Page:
I’ve been giving the studio computer a bit of a spring clean, sorting everything into the correct folders and generally getting myself better organised. Given that I’ve entered a new phase, as far as remixing is concerned, partnering up with Derek Kaye nowadays, I think this is a good time to clear the decks and make the work I did between 2005-2013 available to stream via SoundCloud as a complete collection – 40 tracks in all.
My first remixes were done 30 years ago, back in 1984, and all related to the ‘UK Electro’ project (more at: www.electrofunkroots.co.uk/misc/uk_electro.html). I produced and remixed pretty regularly for the next decade or so, but things increasingly dried up from there, the next 10 years being relatively fallow for me, until a new cycle began in 2005 as a consequence of my DJ return. There have also, of course, been many edits, but this is a different type of manipulation, given that you’re limited to the stereo recording of the track in hand.
Because the line can nowadays be blurred between what some might call an edit and others a remix, I started to apply the old Jamaican term ‘version’ to everything I worked on where I could separate at least some of the component parts of the original track (although some of the labels still credited these as edits). In most cases I worked with a complete set of stems (original multitrack parts), giving me full scope to remix; in others my options were more limited. All of these were commissioned by record companies, or by the artists directly, and only one has never been made available (although not officially released, my take on Elektrons was issued as a DJ only promo). The exception is Goldfrapp’s ‘Dreaming’, which the label approved, but never got around to releasing for whatever reason. A similar thing happened with The XX and ‘Night Time’ – I kept trying to find out when it would be made available, not least because of the amount of enquiries I was getting about it (having featured it, as I also did with the Goldfrapp remix, on the 2010 festival circuit). Finally, just as I was about to give up the ghost, I learned that it was going to be issued as part of a limited edition 12” the band were putting out in Japan in 2011. On my last glance at Discogs the cheapest copy of this record currently available is priced at a whopping £164.06!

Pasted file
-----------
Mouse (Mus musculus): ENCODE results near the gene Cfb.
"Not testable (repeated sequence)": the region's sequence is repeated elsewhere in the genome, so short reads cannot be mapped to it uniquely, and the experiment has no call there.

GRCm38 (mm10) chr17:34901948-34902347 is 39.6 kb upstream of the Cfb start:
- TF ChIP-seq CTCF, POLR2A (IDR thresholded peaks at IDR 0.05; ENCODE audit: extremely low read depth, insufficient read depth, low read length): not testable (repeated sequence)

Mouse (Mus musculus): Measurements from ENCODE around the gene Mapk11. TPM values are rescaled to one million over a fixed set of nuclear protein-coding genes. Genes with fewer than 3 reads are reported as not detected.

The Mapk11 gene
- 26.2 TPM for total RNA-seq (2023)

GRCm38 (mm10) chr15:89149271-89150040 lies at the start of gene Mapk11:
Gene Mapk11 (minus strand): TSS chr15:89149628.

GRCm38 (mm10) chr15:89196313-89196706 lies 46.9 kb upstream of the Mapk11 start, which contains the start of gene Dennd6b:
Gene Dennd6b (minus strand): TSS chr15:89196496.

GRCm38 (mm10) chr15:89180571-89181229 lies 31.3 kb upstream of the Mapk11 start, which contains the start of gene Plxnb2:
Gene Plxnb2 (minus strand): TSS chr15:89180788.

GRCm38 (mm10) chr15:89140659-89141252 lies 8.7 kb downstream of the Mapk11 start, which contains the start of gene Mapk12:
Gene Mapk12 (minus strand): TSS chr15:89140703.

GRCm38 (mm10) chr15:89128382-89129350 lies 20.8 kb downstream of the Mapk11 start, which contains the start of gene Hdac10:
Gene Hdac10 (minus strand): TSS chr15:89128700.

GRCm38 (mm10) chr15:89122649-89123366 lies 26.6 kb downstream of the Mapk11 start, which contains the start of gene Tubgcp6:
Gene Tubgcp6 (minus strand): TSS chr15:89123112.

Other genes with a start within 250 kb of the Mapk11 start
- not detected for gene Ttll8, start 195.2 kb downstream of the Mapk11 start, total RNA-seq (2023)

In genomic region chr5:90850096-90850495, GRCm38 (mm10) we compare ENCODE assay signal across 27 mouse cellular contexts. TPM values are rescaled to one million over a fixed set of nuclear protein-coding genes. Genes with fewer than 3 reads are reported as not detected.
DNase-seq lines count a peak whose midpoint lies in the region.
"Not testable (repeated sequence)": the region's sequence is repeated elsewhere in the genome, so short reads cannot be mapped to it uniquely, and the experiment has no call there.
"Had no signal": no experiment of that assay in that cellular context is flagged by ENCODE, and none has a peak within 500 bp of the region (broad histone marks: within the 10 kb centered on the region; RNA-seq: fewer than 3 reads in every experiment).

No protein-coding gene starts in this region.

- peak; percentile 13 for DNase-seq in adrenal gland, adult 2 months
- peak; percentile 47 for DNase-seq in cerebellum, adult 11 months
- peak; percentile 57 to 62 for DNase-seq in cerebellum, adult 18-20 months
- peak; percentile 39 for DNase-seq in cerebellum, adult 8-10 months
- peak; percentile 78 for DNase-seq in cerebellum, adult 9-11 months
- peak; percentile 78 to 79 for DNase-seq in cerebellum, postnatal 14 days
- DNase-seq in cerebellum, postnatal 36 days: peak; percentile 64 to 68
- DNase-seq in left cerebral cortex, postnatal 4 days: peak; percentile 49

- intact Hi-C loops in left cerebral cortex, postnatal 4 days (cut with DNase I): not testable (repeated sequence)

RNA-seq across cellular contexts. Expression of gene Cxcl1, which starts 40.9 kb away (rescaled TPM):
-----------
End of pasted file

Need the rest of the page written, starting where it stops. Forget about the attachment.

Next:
Although the vast majority are UK or US recordings, also represented (either by artist or label) are Belgium, Croatia, Jamaica, Japan, New Zealand, Portugal, Russia, Spain and Uruguay. There are a couple in there that didn’t come together quite as well as others, which is only natural, but I’m really satisfied with the overall body of work, which will be uploaded, in alphabetical order, into their own set at SoundCloud, which you can access here (all are uploaded, bar 2 – Grace Jones ‘William’s Blood’ and 40 Thieves ‘Don’t Turn It Off, which I’ll endeavour to add on as soon as I get the go ahead):
The first of these ‘versions’ was commissioned in 2005 by Manchester’s Fat City Records. I mentioned it in an interview with Keep On Magazine that year:
“Matt Triggs from Fat City contacted me about the idea of doing a re-edit on one of Martin Brew’s tracks and ‘Galactico’ fitted the bill perfectly – the track was already a popular underground dance tune, but I’ve put a new slant on it.
It ended up going a stage further than a re-edit, as I worked from a CD of the individual parts. In many ways it’s like an old style remix, although I didn’t change Martin’s sounds in any way, just added into the track with sounds of my own.”